Unlike a lot of reviewers here, I was quite impressed by this film. Sure it’s not scary – I didn’t expect it to be – but it effectively builds an unsettling atmosphere without resorting to the usual mood enhancers such as haunted houses, gloomy mansions, isolated islands, etc. Prosaic things such as a spark generated from a railway wheel, the taking of a key, have an edge to them. There are also some very nice touches along the way, eg, the dog bringing the slippers to Carole Lombard’s brother.
It is also interesting to see Carole Lombard this early in her career – from my point of view she acquits herself quite well in the part. And H. B Warner is also well suited to his role of Dr Houston. Randolph Scott however is wooden, and the role of Bavian could have done with a more charismatic player than Alan Dinehart. The real scene stealer in this movie however is Beryl Mercer – much better in this than anything else I have seen her in.
I also find this film interesting plot-wise, as I have on occasion come across texts which refer to “The Uninvited” as the first significant Hollywood film to deal with spirit possession when clearly this is not the case. I suppose it depends on what you mean by significant.
Anyway, it is certainly interesting to see what the makers of “White Zombie” came up with when they had the backing of a major studio.
Gives me the creeps, even after 3 viewings
Author: DeborahPainter855 from Norfolk, Virginia
9 August 2002
I’ve seen this film 3 times over the past 16 years and I have to say that it still has its moments. Real pros were in charge of seeing to it that the movie evokes the right mood. No, it’s not made in the same vein as “The Blair Witch Project” or any of a number of modern scarefests. Older movies often have a distinct style which is different than that used by directors, cinematographers and set designers today. This should not detract from the appreciation of old scary movies. Black and white cinematography can only enhance them. See the scene with the dead murderess in the scientist’s laboratory for an example of what I mean. Brr.
Vivienne Osborne is Just Splendid!!!
Author: kidboots from Australia
22 March 2011
*** This review may contain spoilers ***
“Supernatural” broke new ground, being one of the first films to deal with possession by otherworldly influences. Before the Golden age of Horror, film chillers were usually adaptations of stories by Poe or Stevenson and ghost stories usually had “down to earth” explanations, explained at the movie’s end. After the popularity of “Dracula” there came a greater acceptance among the public of things of a super- natural bent. The reasons may also have been that during the early talkies, when sound recording was often limited to one or two sets – movies about faith healers, mentalists and seances became extremely popular. Between “White Zombie” (1932) and it’s supposed sequel “Revolt of the Zombies” (1936) the Halperin Brothers made only 2 films – one was the forgettable “I Conquer the Sea”, the other was the unusual and innovative “Supernatural” starring the luminous Carole Lombard.
With several scriptural quotations, as well as a montage of newspaper headlines and courtroom shots, the scene is set and we are introduced to Ruth Rogan (the always excellent Vivienne Osborne) who is to die in the electric chair for murdering three lovers. Not only is Ruth not sorry, she is eager to kill again – if only she can get a reprieve – No Chance!!
Meanwhile, Roma Courtney (Carole Lombard), who is grieving over the death of her brother, John, receives a note from spiritualist Paul Bavian (the always excellent Alan Dinehart), who tell her he has been visited by a “distressed John” and wants to arrange a seance. There is always a naysayer in these movies and in this one it happens to be Randolph Scott, who plays Roma’s shoulder to cry on (and hoping to be more) Grant. At the seance “John” appears and accuses Hammond (William Farnum) an old family friend of killing him to eventually take control of his fortune. Afterwards Roma and Grant visit Dr. Houston (H.B. Warner) and find him in the middle of a ghastly experiment. Before Ruth Rogan’s execution she had given permission for Houston to experiment with her remains – to see what makes her tick!!! When Roma bursts in, Ruth (looking no worse for her electrifying death) is sitting there and after a flutter of curtains, the harassed doctor demands that Grant “get Roma out of the room” – too late she is already possessed!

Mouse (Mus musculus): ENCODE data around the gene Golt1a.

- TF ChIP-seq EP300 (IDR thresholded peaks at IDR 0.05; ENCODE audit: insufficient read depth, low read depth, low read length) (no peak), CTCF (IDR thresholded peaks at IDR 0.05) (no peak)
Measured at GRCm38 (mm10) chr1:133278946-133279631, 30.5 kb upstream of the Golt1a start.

Bavian has a few secrets, not the least that he is a phoney spiritualist. He is the man who supposedly put Ruth on her murderous path and the man she wants to return to life for, in order to kill him. He has also, just before the seance, murdered his landlady, who was getting a bit nosy. Beryl Mercer, usually the epitome of sweet, simpering mothers (“The Public Enemy”, “All Quiet on the Western Front”) is anything but here. If any actress can be forgiven for rebelling against typecasting, it was Beryl Mercer – maybe she was just taking one last stand, because in this movie her role was that of a sly, drink dependent hag who lived in a roach infested room.
Roma, now possessed by Ruth’s evil spirit organises another seance and when Hammond is murdered she and Paul take off – he, envisioning a night of lust, she with murder on her mind. Lombard’s transformation to the possessed Roma is more than just acting. Makeup creates a harsh look but at the film’s end the lipstick, eyeshadow and general darkness of her face disappears and she is the old Roma once again. Again Vivienne Osborne, as the psychotic murderess really steals the show. She excelled at highly emotional parts – it was just such a pity that those roles were few and far between. She retired in the late 40s but even one of her last roles, as the sick querulous first wife of Vincent Price in “Dragonwyck”, she was completely memorable.